MotoGP announces tighter testing restrictions from 2023, new fuel from 2024

The Grand Prix Commission has announced new testing restrictions for the MotoGP World Championship that will come into effect from next season. 

Pecco Bagnaia - Ducati GP22

TODAY (28 April 2022), the Grand Prix Commission (GPC) has announced that there will be increased restrictions on testing for MotoGP teams and manufacturers from 2023. 

“Recognising the impact of an increase in the number of events, approval was given to  an agreement reached between the teams and Michelin to reduce the number of days of official testing permitted for the MotoGP class,” a MotoGP article reads. 

The revision to the testing regulations means that there will be one day of official testing after the end of the racing season at the same venue as that of the final Grand Prix of the season. So, for example, if the season ends in Valencia, there will be a one-day test in Valencia after the season-ending Grand Prix there.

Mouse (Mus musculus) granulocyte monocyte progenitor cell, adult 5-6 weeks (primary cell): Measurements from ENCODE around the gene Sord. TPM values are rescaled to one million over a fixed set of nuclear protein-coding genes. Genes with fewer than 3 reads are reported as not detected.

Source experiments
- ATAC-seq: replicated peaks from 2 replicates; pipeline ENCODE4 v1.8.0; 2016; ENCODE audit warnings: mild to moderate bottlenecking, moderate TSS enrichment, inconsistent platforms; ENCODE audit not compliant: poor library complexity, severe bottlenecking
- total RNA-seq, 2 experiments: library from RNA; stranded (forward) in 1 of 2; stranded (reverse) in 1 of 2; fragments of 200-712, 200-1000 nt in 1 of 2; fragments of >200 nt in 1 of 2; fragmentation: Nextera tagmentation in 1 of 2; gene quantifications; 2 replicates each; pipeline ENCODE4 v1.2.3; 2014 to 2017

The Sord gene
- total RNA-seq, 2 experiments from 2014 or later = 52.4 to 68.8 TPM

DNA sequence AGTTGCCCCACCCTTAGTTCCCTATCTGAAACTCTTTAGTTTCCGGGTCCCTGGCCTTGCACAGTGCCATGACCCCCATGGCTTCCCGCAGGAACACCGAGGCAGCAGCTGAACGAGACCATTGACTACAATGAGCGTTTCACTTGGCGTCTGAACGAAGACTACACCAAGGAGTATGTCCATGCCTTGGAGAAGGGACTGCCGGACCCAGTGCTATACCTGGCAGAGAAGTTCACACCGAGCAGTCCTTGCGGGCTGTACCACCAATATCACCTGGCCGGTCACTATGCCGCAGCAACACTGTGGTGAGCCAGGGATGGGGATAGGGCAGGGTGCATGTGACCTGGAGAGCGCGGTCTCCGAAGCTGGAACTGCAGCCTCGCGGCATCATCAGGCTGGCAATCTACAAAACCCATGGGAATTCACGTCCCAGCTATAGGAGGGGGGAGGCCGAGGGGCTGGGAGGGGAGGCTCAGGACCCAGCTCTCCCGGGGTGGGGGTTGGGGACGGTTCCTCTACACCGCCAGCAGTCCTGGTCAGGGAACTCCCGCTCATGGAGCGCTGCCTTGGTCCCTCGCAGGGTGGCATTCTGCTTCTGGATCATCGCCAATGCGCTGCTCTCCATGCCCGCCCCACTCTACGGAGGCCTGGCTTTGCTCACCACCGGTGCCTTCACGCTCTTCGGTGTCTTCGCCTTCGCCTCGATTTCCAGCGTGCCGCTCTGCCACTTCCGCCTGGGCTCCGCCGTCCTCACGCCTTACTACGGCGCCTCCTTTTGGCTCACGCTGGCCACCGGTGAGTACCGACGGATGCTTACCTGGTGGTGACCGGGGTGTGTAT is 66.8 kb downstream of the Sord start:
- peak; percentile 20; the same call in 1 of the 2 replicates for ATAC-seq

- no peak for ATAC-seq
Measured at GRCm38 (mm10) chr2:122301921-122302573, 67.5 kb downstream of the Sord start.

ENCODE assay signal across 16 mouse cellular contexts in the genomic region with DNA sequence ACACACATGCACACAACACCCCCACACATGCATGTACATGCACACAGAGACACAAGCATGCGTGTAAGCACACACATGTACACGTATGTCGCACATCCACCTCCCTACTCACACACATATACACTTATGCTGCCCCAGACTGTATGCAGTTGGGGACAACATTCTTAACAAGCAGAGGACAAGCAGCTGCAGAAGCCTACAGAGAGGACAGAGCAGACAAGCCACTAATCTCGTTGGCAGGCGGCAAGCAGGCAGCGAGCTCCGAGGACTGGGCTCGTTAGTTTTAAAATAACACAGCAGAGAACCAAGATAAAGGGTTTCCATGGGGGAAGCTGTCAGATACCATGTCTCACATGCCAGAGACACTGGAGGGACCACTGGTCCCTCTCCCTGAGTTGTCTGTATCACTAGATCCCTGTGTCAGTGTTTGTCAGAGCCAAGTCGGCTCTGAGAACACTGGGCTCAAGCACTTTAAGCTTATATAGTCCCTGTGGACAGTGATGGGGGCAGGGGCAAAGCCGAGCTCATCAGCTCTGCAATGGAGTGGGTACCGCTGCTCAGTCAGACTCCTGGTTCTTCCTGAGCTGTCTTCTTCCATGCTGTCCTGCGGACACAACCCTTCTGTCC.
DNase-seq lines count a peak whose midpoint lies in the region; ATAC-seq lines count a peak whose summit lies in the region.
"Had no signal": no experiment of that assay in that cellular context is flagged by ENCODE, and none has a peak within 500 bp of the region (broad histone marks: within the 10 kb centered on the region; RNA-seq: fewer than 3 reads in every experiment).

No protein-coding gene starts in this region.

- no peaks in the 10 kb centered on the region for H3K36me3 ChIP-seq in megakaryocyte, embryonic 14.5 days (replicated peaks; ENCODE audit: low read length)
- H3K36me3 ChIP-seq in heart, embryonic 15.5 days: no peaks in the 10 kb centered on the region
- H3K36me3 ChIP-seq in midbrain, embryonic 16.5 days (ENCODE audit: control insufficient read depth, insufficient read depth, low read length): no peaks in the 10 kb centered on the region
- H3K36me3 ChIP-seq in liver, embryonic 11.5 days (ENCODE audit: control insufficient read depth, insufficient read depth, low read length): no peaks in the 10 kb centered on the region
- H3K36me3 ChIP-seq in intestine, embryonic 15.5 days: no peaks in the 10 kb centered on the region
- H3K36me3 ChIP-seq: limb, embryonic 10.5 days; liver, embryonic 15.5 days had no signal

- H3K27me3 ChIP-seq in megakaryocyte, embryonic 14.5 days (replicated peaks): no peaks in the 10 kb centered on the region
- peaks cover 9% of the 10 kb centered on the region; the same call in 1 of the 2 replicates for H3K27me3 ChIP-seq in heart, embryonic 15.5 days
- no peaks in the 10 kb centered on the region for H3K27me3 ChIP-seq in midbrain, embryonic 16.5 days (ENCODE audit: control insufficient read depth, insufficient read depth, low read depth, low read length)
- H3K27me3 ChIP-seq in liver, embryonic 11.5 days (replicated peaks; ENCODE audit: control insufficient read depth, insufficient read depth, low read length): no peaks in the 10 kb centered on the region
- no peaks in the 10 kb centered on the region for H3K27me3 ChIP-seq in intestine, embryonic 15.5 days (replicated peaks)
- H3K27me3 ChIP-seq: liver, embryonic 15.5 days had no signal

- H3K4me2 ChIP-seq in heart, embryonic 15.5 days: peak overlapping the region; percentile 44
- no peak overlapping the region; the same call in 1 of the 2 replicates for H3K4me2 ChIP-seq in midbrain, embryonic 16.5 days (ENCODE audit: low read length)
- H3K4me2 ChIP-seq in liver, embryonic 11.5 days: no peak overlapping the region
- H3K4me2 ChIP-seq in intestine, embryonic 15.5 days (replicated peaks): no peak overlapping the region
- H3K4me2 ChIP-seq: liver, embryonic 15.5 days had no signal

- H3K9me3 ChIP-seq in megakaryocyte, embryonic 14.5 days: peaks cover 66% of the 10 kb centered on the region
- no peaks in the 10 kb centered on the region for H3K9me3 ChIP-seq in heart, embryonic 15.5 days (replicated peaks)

After the winter break, there will be the usual three-day “shakedown” test before the first official test. This “shakedown” will remain open to only MotoGP class rookies and official factory test riders.

There will then be two official preseason tests: one three-day test, followed by a two-day test. Of course, these will take place after the aforementioned “shakedown” test, and before the first race of the season, and are open to all full-time MotoGP riders, as well as test riders, as usual. 

Finally, the number of in-season post-race tests will be reduced to two one-day tests on a Monday or Tuesday after a Grand Prix. Where these will take place will presumably be decided in advance of each season beginning in 2023. Currently, MotoGP has post-race tests in Jerez, Barcelona and Misano, so one of those will be dropped. 

As well as testing regulations, MotoGP has announced updates on its sustainability plans for the future. It has announced that “from the year 2024 it will be mandatory in all Grand Prix classes to use fuel with a minimum of 40% of non-fossil origin.” By 2027, 100% of the fuel in all GP classes will have to be 100% non-fossil. 

“The exact specification for the FIM MotoGP fuel characteristics from 2024 to at least 2026  have now been agreed and they will be published later,” MotoGP says. 

You can check out the full MotoGP article here, which is worth doing because at the bottom of the article there is a link to a survey, for answering which you can win a MotoGP VideoPass subscription.